Imagining Argentina by Lawrence Thornton

book cover of Imagining Argentina

I’ve fallen behind writing reviews of the books I’ve been reading this year, so I thought I’d try to write some shorter reviews just to catch up.

So, Imagining Argentina is one of the books Goodreads has been recommending to me for yonks, because I’ve read a number of other novels set in South American dictatorships in the same period – Of Love and Shadows, Senselessness, The Story of the Night, and most of Carolina De Robertis’ work – and those are all fantastic reads if you’re considering picking up this. This book, obviously, deals with many of the same issues as those: political repression, disappearances, torture. But it also has a bit of a different feel about it. It certainly has some magical realism vibes, with the main character, Carlos Rueda, blessed with some clairvoyance enabling him to reveal the fates of many of Buenos Aires’ disappeared. But it’s also, if I can say it, a little less engaging than the other books I’ve mentioned. The many vignettes within are, I think, emotionally impactful in isolation… but they’re all rather disconnected from each other, so the novel feels a bit disjointed and lacks a compulsive, “must read more!” quality.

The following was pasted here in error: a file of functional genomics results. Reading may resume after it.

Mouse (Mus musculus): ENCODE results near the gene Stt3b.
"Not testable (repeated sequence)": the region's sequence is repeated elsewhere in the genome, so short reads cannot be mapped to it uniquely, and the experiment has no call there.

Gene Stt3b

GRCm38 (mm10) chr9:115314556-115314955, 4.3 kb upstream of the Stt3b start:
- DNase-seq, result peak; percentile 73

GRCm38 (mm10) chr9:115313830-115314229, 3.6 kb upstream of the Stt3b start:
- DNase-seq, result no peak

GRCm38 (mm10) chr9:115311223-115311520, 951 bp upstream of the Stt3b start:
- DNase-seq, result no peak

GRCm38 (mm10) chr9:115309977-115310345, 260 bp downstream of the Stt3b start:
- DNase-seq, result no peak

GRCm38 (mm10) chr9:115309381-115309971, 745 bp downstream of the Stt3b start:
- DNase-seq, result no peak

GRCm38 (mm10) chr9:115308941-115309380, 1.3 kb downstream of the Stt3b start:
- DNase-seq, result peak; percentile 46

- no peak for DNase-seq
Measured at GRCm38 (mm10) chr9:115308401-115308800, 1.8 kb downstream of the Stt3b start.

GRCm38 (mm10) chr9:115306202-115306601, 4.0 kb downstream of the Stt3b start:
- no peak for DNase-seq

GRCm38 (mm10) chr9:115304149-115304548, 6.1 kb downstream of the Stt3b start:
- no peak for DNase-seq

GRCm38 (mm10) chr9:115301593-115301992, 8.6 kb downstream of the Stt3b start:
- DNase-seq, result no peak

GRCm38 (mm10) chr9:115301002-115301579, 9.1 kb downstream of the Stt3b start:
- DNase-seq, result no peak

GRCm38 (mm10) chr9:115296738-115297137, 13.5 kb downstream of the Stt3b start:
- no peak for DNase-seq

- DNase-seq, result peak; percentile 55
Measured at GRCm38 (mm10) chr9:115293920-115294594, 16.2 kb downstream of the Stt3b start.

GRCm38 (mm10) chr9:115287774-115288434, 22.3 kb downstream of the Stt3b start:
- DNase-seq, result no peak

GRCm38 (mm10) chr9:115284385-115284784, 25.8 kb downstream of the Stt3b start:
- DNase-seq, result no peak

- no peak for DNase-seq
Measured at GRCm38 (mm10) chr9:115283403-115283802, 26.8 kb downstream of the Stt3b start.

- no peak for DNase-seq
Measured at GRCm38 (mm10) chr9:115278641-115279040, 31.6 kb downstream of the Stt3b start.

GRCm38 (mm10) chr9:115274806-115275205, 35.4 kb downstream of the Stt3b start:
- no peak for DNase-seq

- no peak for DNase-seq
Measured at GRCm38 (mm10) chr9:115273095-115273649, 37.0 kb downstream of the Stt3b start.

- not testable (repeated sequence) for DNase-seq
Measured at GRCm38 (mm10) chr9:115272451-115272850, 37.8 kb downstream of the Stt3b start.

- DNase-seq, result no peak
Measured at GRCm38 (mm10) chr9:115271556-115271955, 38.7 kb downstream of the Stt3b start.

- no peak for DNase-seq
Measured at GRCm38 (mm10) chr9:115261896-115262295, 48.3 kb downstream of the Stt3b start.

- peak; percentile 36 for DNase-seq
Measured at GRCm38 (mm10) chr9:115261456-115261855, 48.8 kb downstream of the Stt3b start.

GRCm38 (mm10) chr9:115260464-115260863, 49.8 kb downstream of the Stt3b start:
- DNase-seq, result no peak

I want to be clear that I did like this book, and it’s as good a reminder of the regressive bloodlust of right-wing regimes as anything else. Parts of it have certainly stuck in my mind: there is a subplot where one of the fates Carlos Rueda reveals is that of a boy who “disappeared” in Nazi Germany, which has stuck in my mind, and some of the commentary on how the Argentine regime saw it as their duty to “purify” the country of all “subversive”, left-wing influences before they could leave the way clear for a restoration of democracy. Really, lots of parts. It just wasn’t the kind of book that keeps you reading anxiously to the end.


a cartoony avatar of Jessica Smith is a socialist and a feminist who loves animals, books, gaming, and cooking; she’s also interested in linguistics, history, technology and society.